Note: This is part 5 in a series of posts which make up the chapters of a tongue-in-cheek look at the game of disc golf and why we love it so much, despite the lack of reciprocated affection. It is not actually intended to improve your game…unless it does…in which case we’re happy to take the […]
Note: This is part 5 in a series of posts which make up the chapters of a tongue-in-cheek look at the game of disc golf and why we love it so much, despite the lack of reciprocated affection. It is not actually intended to improve your game…unless it does…in which case we’re happy to take the credit.
Chapter 5 – The Need for Companionship
One of the true joys of disc golf is found within the social aspect of the game. Rarely do I see a lone disc golfer out on the course, throwing plastic in a solitary vigil. When I do happen across one of those individuals, rarely are they smiling. Their lack of outward joviality is probably due to an intensely focused desire to improve their game, which as noble as it sounds, isn’t nearly as fun as enduring the constant criticism and chastisement of friends.
Let’s suppose that all of that lonely practice time starts to pay off and you tee-off with one of your most impressive throws, landing your driver within ten feet of an easy birdie. Who are you going to turn to and say, “Did you see that?” Or, “Beat that, if you can!” Instead you turn to one side, then the other, and you find nobody with whom to share your excitement. It’s about as deflating as having to sing a solo rendition of “happy birthday to me”. Trust me, you never want to miss out on an opportunity to gloat.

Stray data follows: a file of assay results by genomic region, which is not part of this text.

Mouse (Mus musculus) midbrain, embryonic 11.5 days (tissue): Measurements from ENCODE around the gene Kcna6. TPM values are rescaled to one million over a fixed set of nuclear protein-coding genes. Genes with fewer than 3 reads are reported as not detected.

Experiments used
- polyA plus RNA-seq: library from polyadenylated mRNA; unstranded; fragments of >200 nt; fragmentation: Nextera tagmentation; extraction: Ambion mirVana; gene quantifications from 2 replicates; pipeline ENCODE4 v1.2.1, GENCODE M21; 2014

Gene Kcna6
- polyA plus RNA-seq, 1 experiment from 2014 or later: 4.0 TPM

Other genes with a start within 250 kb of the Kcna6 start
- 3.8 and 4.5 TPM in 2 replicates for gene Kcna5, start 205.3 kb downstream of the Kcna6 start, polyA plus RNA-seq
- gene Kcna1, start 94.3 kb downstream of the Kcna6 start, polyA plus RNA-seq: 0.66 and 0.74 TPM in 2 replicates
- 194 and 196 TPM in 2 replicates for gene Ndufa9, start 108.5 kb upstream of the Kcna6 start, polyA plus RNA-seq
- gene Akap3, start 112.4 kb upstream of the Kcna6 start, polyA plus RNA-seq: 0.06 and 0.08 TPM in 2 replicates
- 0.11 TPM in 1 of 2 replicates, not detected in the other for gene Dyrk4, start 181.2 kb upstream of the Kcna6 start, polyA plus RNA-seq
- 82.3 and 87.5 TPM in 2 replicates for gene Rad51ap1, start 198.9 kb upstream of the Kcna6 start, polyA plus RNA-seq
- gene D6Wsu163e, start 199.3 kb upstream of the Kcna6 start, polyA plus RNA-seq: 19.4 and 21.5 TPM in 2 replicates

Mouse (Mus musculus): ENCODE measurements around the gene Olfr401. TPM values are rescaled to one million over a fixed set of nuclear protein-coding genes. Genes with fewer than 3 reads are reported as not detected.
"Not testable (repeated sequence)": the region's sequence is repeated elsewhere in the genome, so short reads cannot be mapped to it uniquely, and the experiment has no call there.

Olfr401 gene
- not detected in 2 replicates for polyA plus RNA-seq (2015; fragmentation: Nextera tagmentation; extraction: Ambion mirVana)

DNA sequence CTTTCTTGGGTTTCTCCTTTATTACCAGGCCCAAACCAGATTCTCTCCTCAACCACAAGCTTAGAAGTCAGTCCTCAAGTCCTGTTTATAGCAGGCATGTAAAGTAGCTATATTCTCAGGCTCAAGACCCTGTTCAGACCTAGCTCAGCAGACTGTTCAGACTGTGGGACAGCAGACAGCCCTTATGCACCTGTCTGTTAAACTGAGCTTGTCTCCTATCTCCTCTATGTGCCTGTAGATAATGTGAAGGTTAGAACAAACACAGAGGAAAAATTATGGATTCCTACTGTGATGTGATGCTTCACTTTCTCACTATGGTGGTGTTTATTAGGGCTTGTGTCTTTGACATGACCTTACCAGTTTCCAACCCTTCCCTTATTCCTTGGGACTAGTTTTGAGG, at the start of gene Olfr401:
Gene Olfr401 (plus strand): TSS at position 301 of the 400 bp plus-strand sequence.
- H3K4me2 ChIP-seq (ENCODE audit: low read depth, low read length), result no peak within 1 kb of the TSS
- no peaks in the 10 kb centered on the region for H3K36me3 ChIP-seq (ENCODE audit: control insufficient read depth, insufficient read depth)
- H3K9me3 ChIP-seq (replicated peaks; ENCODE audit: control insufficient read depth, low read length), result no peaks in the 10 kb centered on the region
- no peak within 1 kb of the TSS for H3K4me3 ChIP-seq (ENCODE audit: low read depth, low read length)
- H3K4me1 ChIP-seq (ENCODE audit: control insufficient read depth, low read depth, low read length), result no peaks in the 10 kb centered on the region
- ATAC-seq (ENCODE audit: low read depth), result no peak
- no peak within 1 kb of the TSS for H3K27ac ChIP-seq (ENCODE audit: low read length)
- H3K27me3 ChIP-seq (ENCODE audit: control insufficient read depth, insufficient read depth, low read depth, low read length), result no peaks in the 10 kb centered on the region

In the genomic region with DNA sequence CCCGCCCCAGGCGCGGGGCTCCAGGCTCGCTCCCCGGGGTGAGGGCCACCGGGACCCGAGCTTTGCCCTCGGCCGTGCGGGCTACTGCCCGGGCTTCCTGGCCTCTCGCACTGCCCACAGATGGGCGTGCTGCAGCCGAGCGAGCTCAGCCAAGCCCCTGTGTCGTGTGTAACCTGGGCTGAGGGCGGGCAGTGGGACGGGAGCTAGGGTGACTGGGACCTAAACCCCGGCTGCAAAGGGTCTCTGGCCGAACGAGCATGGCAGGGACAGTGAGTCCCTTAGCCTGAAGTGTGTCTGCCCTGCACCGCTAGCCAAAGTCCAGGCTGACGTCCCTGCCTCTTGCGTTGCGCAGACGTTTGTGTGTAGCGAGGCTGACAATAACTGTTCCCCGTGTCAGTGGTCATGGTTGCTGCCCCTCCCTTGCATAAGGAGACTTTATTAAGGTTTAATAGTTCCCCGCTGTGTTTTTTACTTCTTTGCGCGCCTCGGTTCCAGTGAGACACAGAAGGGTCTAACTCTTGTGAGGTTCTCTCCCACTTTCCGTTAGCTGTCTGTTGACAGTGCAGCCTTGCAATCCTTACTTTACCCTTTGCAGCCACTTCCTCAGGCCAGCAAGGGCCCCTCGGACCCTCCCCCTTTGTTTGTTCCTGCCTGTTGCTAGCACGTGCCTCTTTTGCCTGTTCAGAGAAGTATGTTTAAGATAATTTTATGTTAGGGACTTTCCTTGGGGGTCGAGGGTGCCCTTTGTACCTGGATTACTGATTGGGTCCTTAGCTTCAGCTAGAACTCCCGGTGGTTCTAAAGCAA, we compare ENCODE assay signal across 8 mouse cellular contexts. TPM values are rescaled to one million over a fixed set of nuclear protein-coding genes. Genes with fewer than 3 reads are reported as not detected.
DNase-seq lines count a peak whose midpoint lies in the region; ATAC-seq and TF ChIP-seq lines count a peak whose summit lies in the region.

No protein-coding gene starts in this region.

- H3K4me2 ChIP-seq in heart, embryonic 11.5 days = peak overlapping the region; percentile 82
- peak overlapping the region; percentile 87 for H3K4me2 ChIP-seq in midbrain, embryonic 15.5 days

I can’t claim that I’ve never gone out for a little alone time. Once I played my best nine holes in months while alone, but failed to find the satisfaction in telling my son about it later. My tale had all the exaggerated flavor of a big-fish-story when I spoke of the many great throws that nobody had witnessed. Face it, I really could have made the whole thing up. I even started doubting myself. Had any of the stuff I had just described actually happened?
On one of those few occasions when I found myself alone, I came to a hole that was short, but tricky. The basket was slightly downhill and tucked behind a small stand of wiry trees, invisible from the tee.
I was getting ready to throw when another player standing at a nearby hole called out. “Hey! Do you want to play the next few together?”
I was still in my first year at the time and had yet to understand the social aspect of the game. Thus I figured that his only possible motivation must have been that he had witnessed my previous throws from afar, considering me weak prey. He sensed an easy, though meaningless victory.
“Sure, I shrugged.”
The stranger jogged up the hill to my tee and politely introduced himself. He said I could go ahead and throw first. I picked up my Drone, took my position on the tee, and threw. My disc made the perfect turn at just the right moment, curving behind the trees and fading until we both heard a telltale clang.